So which obnoxious organization will collapse first, the Republican Party or Fox News?

October 7 marks the 20th anniversary of the cantankerous cable channel’s launch, and while it may be too optimistic to think that the offensive offspring of Rupert Murdoch and Roger Ailes will ever change after two decades of decadence, it’s not too far-fetched to hope that the station’s sexism scandal may encourage female Republican viewers who have not already abandoned the unfair and imbalanced network to finally switch channels (as Martin Longman suggested last month).

I’m sure Andrea Tantaros, the former Fox personality who, like Gretchen Carlson before her, has blown the whistle on bias against women at the network, would chafe at being described as a feminist hero, but it is appropriate to consider her a new marcher in the movement against misogyny. Yes, Cenk Uygur and Ana Kasparian are right to note that Tantaros hasn’t always stood up for similarly situated women in the past:

On the other hand, sometimes a Republican woman ignited by injustice can become a passionate fighter against prejudice and fear, with ex-GOPer Elizabeth Warren being an excellent example. People do change and evolve, and perhaps Tantaros’s experience may give her new insight into the barriers others confront on a daily basis–and the government policies needed to remove those barriers.

Hopefully, other Republican women who watch Fox are reconsidering their allegiances. As Uygur and Kasparian note, Republicans are, as a general rule, not known for empathy, often dismissing concerns about discrimination and social inequality as just so much “bleeding-heart liberalism” and “political correctness.” As Republican women read more and more about the credible allegations of Tantaros and Carlson, and bear witness to the scornful reactions of Republican men, they may be realizing, at long last, that the folks who run their party don’t really care about putting a stop to the sort of discrimination Tantaros and Carlson were allegedly subjected to.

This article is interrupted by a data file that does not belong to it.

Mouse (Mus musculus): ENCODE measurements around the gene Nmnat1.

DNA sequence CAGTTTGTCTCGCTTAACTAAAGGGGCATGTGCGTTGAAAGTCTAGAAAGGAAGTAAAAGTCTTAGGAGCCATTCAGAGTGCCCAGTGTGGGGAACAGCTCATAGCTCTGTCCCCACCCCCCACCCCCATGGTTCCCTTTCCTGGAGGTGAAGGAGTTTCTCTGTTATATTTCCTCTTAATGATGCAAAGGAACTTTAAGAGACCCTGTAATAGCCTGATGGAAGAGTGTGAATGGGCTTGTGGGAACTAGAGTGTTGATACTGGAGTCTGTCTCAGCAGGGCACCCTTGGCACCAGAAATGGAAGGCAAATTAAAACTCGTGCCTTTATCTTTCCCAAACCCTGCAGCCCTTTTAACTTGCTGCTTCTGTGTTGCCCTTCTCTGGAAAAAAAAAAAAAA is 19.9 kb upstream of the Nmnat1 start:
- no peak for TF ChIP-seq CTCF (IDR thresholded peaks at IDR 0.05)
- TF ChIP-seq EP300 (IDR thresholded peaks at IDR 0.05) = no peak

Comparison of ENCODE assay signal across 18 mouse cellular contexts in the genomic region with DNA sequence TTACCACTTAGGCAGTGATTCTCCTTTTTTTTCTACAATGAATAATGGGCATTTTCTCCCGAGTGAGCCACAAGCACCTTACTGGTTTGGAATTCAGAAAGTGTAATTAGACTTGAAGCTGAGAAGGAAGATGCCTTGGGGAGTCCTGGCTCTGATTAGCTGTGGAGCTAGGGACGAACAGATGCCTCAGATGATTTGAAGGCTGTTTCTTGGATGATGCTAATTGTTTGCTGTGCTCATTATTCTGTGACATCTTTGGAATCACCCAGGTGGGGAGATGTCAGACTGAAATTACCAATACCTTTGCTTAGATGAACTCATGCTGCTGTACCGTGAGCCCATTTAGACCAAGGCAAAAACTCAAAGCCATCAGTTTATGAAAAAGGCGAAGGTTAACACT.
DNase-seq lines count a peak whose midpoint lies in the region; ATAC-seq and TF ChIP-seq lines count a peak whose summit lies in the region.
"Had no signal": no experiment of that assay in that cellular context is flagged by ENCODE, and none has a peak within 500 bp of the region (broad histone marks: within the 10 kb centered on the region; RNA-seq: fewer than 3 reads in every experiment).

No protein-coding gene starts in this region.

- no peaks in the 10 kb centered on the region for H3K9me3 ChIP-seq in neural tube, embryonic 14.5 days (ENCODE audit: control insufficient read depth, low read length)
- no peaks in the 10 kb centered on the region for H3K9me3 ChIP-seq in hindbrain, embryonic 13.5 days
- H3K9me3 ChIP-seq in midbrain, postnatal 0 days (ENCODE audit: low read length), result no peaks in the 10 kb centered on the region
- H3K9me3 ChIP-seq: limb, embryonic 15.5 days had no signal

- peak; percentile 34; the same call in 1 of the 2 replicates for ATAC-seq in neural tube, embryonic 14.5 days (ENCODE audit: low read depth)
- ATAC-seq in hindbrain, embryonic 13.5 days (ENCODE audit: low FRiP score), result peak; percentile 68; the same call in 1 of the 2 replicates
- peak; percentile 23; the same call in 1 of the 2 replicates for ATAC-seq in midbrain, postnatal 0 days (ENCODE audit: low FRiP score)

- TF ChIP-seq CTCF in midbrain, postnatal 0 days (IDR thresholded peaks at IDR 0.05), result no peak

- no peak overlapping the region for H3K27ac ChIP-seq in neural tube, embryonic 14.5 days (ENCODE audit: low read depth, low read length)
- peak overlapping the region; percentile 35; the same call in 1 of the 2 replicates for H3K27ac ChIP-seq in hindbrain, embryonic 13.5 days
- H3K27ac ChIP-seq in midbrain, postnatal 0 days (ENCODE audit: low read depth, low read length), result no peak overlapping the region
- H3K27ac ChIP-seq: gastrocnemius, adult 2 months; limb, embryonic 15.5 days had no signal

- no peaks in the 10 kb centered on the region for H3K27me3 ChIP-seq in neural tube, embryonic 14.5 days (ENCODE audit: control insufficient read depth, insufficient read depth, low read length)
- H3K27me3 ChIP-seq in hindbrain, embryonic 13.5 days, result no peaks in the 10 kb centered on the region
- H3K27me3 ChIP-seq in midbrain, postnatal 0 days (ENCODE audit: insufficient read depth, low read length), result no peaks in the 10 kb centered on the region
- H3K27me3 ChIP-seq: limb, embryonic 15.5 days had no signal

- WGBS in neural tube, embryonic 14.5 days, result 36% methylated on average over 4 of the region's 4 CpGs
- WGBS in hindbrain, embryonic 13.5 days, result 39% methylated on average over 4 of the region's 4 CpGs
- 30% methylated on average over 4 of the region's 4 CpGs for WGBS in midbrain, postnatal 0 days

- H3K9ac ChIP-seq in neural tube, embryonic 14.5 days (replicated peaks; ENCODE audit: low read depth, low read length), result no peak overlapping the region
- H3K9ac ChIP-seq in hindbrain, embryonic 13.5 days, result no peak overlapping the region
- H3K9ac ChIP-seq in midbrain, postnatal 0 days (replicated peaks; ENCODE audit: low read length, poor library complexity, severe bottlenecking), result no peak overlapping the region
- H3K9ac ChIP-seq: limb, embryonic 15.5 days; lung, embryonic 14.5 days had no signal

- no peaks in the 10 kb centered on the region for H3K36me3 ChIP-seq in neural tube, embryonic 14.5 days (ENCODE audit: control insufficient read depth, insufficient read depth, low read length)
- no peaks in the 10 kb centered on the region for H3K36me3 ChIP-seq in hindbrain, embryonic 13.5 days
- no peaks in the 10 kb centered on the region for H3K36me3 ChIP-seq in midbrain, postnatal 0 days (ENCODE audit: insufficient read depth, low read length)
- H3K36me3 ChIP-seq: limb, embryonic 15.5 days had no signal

Let’s not underestimate the courage of Tantaros and Carlson. No woman, no matter how right-wing in their views, should be subjected to the sick, sleazy sexism both women allegedly had to deal with–and it takes tremendous fortitude to stand up to Fox’s political and cultural power. Just imagine how much hate mail both women are getting, how many violent threats they’re receiving. No woman deserves that.

I completely understand the argument that one should not feel too sorry for two privileged white women who didn’t exactly go out of their way to express concern for the challenges faced by other women further down the economic ladder. I get that. However, the fight against the sexism that has haunted our country from the very beginning can’t be won without the occasional unlikely ally or two.

If the lawsuits filed by Tantaros and Carlson can bring about changes that will reduce workplace bias in this country, so much the better. If the credible claims of Tantaros and Carlson cause Fox’s female fanbase to consider less ideologically-charged viewing options, that’s ice cream on top of cake. If the demands for justice from Tantaros and Carlson encourage powerful American men to reconsider how they treat women in the workplace, that’s a win for all of us.

It’s a shame that so many women allegedly suffered at the hands of Ailes, a man so sex-obsessed he probably has his peanut butter sandwiches with K-Y jelly. Tantaros and Carlson may still, for now, hold on to some right-wing views–but by casting a spotlight on the sexism that still scars our society, they could help America make progress.

NEXTA battle against efforts to criminalize science.

UPDATE: More from Gabriel Sherman, Think Progress and Media Matters.

D.R. Tucker

D. R. Tucker is a Massachusetts-based journalist who has served as the weekend contributor for the Washington Monthly since May 2014. He has also written for the Huffington Post, the Washington Spectator, the Metrowest Daily News, investigative journalist Brad Friedman's Brad Blog and environmental journalist Peter Sinclair's Climate Crocks.